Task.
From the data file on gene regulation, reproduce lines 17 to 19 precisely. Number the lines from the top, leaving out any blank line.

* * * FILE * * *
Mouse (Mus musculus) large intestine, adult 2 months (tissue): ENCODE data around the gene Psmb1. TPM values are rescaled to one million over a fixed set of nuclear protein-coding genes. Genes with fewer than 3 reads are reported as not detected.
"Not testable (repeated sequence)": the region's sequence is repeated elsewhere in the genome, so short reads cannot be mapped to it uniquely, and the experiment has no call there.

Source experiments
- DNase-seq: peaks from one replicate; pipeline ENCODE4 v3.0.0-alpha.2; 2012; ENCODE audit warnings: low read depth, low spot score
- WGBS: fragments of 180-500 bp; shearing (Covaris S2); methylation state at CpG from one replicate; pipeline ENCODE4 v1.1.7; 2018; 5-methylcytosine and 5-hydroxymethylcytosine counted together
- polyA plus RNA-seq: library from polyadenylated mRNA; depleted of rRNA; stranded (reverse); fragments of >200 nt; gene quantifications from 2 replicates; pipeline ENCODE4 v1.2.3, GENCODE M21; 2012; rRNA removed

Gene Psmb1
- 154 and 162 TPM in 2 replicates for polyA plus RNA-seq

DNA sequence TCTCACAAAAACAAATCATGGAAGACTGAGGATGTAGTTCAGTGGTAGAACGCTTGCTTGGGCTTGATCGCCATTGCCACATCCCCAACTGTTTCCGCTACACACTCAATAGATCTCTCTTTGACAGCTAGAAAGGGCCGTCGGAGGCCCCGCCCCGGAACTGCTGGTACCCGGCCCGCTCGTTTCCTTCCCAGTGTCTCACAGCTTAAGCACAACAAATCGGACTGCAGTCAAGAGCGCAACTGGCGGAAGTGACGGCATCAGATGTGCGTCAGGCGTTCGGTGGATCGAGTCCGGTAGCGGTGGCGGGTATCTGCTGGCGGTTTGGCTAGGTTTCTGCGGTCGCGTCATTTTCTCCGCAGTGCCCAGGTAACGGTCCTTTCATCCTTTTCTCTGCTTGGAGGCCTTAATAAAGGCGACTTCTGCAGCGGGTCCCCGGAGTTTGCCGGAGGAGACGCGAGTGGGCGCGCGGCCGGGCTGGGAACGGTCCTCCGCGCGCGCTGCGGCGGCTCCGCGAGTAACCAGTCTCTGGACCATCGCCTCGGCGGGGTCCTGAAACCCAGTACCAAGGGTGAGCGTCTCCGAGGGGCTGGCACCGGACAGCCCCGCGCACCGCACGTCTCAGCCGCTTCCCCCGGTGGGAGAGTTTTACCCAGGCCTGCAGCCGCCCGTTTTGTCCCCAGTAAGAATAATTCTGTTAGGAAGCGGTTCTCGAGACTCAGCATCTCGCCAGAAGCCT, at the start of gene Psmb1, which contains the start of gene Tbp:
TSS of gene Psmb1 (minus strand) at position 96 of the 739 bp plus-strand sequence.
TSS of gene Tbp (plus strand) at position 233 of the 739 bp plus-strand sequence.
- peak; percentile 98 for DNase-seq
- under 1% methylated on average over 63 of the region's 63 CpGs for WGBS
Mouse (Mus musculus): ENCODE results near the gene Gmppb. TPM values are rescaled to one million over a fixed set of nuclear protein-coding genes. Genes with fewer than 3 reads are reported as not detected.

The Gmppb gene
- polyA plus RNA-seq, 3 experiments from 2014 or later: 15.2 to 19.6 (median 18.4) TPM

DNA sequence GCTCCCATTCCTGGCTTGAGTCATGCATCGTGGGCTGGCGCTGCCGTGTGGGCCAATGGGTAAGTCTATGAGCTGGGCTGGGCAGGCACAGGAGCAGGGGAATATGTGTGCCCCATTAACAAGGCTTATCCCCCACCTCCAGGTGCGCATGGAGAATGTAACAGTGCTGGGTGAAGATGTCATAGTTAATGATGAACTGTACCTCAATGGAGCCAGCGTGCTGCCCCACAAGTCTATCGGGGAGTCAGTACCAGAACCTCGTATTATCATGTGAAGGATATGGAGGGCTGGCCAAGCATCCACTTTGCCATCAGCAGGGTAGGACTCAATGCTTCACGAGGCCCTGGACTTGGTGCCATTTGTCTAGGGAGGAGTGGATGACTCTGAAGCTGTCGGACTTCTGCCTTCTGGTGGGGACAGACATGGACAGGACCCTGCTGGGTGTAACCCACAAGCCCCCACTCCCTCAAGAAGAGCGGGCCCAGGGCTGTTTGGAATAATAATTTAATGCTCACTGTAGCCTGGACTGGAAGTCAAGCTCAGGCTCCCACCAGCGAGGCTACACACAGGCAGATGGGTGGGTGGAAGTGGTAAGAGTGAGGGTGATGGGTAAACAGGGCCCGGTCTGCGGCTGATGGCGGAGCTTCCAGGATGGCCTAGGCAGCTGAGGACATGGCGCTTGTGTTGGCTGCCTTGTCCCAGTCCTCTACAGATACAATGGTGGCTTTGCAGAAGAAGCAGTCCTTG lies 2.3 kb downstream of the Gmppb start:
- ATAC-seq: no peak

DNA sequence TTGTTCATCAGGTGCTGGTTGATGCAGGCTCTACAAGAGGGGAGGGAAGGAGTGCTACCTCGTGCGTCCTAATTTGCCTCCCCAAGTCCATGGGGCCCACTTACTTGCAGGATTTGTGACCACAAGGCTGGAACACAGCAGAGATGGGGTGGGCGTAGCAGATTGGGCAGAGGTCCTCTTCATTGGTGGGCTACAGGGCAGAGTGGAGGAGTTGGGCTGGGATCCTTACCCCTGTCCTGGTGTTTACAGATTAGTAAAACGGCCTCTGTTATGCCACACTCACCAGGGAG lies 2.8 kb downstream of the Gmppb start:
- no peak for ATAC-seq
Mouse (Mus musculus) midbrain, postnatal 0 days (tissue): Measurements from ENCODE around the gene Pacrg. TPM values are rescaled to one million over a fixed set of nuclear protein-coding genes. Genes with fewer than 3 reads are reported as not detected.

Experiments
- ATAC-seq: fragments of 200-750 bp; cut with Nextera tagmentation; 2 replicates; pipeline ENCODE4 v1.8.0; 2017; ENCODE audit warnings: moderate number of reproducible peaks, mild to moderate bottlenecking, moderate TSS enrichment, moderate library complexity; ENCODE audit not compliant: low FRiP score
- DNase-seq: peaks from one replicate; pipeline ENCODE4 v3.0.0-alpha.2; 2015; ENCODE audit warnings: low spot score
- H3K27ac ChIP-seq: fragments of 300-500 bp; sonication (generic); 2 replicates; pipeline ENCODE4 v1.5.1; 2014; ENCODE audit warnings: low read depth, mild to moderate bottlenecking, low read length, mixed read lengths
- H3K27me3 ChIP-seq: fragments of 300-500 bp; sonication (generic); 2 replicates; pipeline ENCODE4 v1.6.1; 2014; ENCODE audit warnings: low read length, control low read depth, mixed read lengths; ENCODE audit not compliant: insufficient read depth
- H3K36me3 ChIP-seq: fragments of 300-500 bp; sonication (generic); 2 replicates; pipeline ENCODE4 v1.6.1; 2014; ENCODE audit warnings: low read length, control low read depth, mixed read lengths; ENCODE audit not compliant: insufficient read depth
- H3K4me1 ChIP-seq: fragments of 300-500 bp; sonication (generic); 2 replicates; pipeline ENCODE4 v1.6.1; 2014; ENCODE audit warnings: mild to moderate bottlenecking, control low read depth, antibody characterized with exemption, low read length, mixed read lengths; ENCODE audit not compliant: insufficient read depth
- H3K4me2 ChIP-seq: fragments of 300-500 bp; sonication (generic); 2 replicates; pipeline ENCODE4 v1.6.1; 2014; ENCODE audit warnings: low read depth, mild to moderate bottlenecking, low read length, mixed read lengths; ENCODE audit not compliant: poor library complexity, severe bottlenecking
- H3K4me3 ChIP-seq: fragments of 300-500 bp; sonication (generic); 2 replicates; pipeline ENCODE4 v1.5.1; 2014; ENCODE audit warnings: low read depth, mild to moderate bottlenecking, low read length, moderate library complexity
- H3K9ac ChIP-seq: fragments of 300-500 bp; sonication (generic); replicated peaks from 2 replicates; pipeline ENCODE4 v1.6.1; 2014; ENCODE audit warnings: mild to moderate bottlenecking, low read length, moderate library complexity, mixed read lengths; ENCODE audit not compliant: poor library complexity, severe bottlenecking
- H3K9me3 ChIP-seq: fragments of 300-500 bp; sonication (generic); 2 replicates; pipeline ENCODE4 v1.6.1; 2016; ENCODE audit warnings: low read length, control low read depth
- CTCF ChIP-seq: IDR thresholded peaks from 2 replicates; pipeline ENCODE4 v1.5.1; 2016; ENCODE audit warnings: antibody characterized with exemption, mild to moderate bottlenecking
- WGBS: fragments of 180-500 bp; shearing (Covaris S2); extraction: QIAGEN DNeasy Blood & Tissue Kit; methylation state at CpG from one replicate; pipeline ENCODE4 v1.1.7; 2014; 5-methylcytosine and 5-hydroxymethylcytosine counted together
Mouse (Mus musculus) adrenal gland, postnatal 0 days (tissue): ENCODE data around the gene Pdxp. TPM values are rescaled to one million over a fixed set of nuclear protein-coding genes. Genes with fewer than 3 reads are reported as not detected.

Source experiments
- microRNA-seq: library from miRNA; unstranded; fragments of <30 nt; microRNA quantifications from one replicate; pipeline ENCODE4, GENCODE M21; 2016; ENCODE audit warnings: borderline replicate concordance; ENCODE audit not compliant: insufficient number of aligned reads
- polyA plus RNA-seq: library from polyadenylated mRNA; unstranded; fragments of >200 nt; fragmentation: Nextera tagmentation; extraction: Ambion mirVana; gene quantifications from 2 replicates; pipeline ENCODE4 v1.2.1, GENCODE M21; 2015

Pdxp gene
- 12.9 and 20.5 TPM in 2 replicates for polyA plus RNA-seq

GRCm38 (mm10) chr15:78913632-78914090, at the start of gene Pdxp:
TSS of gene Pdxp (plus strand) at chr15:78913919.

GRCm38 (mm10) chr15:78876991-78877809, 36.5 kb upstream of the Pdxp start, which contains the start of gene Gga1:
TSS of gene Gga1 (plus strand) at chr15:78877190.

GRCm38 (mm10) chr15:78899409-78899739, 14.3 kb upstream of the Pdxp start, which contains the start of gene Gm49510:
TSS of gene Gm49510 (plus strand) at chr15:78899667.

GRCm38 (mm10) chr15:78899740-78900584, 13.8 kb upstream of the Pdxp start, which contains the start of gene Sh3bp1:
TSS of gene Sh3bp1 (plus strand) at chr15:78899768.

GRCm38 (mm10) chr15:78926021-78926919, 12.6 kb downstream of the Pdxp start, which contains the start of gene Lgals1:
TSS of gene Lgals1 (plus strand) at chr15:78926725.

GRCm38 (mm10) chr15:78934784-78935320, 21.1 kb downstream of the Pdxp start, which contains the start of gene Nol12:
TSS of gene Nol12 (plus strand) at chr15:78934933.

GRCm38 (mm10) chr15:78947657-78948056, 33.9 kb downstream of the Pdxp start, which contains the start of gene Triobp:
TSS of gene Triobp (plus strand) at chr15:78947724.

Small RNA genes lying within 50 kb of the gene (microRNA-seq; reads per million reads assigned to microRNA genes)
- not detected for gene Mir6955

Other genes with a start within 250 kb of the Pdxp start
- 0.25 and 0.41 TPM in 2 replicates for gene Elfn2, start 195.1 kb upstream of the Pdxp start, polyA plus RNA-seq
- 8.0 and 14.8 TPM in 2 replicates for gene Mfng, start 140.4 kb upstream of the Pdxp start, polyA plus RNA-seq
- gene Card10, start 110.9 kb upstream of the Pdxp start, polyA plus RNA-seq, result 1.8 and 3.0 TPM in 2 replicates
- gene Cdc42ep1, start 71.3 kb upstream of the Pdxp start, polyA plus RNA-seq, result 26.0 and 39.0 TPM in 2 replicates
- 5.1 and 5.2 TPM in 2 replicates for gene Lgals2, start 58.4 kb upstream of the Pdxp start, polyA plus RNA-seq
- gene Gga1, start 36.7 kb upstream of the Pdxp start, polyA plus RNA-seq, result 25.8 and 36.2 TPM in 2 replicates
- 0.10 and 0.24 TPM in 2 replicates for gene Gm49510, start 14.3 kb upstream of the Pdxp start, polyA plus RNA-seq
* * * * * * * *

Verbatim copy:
DNA sequence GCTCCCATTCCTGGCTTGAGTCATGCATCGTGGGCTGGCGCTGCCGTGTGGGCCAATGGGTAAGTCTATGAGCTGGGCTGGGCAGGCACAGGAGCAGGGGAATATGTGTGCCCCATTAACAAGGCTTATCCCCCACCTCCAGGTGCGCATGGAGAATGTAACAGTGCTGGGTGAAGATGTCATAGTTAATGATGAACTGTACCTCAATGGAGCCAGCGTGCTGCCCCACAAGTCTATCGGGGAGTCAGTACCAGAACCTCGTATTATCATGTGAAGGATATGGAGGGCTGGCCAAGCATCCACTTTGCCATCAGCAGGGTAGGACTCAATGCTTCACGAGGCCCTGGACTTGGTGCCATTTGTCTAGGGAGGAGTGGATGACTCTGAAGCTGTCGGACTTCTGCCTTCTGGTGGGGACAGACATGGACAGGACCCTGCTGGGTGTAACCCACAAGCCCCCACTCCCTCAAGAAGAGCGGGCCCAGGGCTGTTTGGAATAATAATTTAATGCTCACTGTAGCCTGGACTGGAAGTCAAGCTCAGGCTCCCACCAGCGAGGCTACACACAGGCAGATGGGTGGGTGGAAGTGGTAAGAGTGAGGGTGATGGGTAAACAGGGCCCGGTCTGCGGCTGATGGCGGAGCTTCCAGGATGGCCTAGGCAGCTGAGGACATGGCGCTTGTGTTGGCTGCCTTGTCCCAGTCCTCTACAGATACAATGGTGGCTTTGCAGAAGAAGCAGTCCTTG lies 2.3 kb downstream of the Gmppb start:
- ATAC-seq: no peak

DNA sequence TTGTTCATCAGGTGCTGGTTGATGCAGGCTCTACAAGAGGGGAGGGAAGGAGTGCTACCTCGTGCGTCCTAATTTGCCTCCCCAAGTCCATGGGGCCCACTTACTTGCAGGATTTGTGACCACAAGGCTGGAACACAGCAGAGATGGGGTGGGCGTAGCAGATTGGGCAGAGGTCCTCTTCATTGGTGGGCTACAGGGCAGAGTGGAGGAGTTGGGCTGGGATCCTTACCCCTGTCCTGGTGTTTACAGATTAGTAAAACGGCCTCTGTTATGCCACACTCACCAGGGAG lies 2.8 kb downstream of the Gmppb start: